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The Capital Region of Denmark - a part of Copenhagen University Hospital
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Genotypic drug resistance and long-term mortality in patients with triple-class antiretroviral drug failure.

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OBJECTIVE: To examine the prevalence of drug-resistance-associated mutations in HIV patients with triple-drug class virological failure (TCF) and their association with long-term mortality. DESIGN: Population-based study from the Danish HIV Cohort Study (DHCS). METHODS: We included all patients in the DHCS who experienced TCF between January 1995 and November 2004, and we performed genotypic resistance tests for International AIDS Society (IAS)-USA primary mutations on virus from plasma samples taken around the date of TCF. We computed time to all-cause death from date of TCF. The relative risk of death according to the number of mutations and individual mutations was estimated by Cox regression analysis and adjusted for potential confounders. RESULTS: Resistance tests were done for 133 of the 179 patients who experienced TCF. The median number of resistance mutations was eight (interquartile range 2-10), and 81 (61%) patients had mutations conferring resistance towards all three major drug classes. In a regression model adjusted for CD4+ T-cell count, HIV RNA, year of TCF, age, gender and previous inferior antiretroviral therapy, harbouring > or =9 versus < or =8 mutations was associated with increased mortality (mortality rate ratio [MRR] 2.3 [95% confidence interval (CI) 1.1-4.8]), as were the individual mutations T215Y (MRR 3.4 [95% CI 1.6-7.0]), G190A/S (MRR 3.2 [95% CI 1.6-6.6]) and V82F/A/T/S (MRR 2.5 [95% CI 1.2-5.3]). CONCLUSIONS: In HIV patients with TCF, the total number of genotypic resistance mutations and specific single mutations predicted mortality.OBJECTIVE: To examine the prevalence of drug-resistance-associated mutations in HIV patients with triple-drug class virological failure (TCF) and their association with long-term mortality. DESIGN: Population-based study from the Danish HIV Cohort Study (DHCS). METHODS: We included all patients in the DHCS who experienced TCF between January 1995 and November 2004, and we performed genotypic resistance tests for International AIDS Society (IAS)-USA primary mutations on virus from plasma samples taken around the date of TCF. We computed time to all-cause death from date of TCF. The relative risk of death according to the number of mutations and individual mutations was estimated by Cox regression analysis and adjusted for potential confounders. RESULTS: Resistance tests were done for 133 of the 179 patients who experienced TCF. The median number of resistance mutations was eight (interquartile range 2-10), and 81 (61%) patients had mutations conferring resistance towards all three major drug classes. In a regression model adjusted for CD4+ T-cell count, HIV RNA, year of TCF, age, gender and previous inferior antiretroviral therapy, harbouring > or =9 versus < or =8 mutations was associated with increased mortality (mortality rate ratio [MRR] 2.3 [95% confidence interval (CI) 1.1-4.8]), as were the individual mutations T215Y (MRR 3.4 [95% CI 1.6-7.0]), G190A/S (MRR 3.2 [95% CI 1.6-6.6]) and V82F/A/T/S (MRR 2.5 [95% CI 1.2-5.3]). CONCLUSIONS: In HIV patients with TCF, the total number of genotypic resistance mutations and specific single mutations predicted mortality.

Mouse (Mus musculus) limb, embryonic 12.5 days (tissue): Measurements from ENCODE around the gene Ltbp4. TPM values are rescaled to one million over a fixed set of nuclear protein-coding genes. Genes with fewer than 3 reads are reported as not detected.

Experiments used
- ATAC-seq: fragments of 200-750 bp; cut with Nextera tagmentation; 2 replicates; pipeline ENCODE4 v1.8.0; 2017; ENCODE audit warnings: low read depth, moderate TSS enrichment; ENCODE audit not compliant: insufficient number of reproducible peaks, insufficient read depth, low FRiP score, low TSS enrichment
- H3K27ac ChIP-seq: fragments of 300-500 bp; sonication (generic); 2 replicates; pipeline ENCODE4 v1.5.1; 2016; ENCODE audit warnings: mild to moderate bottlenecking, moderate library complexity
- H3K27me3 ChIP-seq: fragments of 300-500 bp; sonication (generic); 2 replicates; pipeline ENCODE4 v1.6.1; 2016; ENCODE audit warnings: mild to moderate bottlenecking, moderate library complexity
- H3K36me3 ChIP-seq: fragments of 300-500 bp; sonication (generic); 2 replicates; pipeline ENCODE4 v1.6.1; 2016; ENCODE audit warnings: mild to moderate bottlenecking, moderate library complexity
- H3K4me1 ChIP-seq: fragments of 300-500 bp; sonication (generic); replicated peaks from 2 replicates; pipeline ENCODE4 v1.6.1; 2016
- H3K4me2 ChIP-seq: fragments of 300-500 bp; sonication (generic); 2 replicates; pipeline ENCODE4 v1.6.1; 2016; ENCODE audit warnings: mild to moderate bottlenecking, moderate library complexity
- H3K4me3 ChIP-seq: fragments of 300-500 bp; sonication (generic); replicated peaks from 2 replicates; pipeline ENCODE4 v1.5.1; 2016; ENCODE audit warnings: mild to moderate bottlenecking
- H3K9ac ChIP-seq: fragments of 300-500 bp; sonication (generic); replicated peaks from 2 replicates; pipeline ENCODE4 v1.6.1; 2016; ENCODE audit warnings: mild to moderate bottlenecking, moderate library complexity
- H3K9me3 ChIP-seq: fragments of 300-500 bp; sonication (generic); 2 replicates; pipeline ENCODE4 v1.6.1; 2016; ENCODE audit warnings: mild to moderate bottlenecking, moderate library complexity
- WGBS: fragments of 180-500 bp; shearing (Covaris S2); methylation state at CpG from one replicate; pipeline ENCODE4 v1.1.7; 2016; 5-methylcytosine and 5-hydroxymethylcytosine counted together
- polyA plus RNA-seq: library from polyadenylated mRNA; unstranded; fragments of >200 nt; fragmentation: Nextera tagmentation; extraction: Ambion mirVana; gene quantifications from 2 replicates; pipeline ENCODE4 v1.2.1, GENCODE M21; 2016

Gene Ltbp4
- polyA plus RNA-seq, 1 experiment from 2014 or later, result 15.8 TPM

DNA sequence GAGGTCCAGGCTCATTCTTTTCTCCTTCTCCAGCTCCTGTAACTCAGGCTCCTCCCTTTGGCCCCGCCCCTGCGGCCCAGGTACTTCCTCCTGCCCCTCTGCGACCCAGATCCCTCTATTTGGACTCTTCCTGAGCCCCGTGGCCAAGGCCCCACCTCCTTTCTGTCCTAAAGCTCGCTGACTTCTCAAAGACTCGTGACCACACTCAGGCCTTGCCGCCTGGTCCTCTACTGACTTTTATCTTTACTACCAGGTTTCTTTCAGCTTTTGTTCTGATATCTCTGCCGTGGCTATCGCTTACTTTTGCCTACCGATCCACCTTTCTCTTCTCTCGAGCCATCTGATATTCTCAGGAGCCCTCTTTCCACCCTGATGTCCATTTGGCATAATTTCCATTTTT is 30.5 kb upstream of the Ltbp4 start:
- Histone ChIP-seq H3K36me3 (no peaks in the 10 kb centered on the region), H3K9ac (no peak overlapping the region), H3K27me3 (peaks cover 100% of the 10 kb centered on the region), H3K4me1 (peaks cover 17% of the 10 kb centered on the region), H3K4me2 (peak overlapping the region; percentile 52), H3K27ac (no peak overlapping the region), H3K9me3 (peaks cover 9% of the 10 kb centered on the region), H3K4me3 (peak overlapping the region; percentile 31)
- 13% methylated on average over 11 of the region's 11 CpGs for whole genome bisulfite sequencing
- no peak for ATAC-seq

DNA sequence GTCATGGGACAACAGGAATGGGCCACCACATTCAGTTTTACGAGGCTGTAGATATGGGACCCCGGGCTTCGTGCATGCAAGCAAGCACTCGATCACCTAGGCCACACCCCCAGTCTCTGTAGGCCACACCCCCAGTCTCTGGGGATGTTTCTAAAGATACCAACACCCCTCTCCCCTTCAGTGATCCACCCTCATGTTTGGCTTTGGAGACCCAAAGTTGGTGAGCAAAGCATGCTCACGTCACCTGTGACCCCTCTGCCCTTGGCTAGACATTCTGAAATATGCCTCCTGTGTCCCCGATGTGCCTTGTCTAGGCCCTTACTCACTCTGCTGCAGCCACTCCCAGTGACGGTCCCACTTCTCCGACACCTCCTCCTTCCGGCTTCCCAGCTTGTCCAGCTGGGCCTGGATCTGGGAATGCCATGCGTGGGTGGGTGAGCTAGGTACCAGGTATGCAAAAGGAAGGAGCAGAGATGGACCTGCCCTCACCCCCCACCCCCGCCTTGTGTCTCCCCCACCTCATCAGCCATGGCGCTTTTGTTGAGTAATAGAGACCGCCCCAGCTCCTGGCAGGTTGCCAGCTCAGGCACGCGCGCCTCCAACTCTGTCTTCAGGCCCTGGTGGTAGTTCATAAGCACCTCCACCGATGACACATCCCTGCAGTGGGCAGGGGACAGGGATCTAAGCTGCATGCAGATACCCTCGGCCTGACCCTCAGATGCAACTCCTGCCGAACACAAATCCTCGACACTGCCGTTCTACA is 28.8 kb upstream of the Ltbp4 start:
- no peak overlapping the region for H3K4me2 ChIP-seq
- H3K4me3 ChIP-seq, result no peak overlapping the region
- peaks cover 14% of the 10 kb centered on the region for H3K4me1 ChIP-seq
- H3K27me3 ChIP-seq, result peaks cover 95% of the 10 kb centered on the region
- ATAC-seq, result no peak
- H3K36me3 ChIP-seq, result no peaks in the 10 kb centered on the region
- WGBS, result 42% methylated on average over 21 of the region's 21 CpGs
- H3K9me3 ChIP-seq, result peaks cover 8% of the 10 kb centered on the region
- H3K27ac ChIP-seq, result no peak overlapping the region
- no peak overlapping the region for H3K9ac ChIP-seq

Original languageEnglish
JournalAntiviral Therapy
Volume12
Issue number6
Pages (from-to)909-17
Number of pages8
ISSN1359-6535
Publication statusPublished - 2007

    Research areas

  • Adult, Anti-HIV Agents, Antiretroviral Therapy, Highly Active, CD4 Lymphocyte Count, Cohort Studies, Drug Resistance, Viral, Female, Genotype, HIV, HIV Infections, Humans, Kaplan-Meiers Estimate, Male, Middle Aged, Mutation, Treatment Failure

ID: 32507004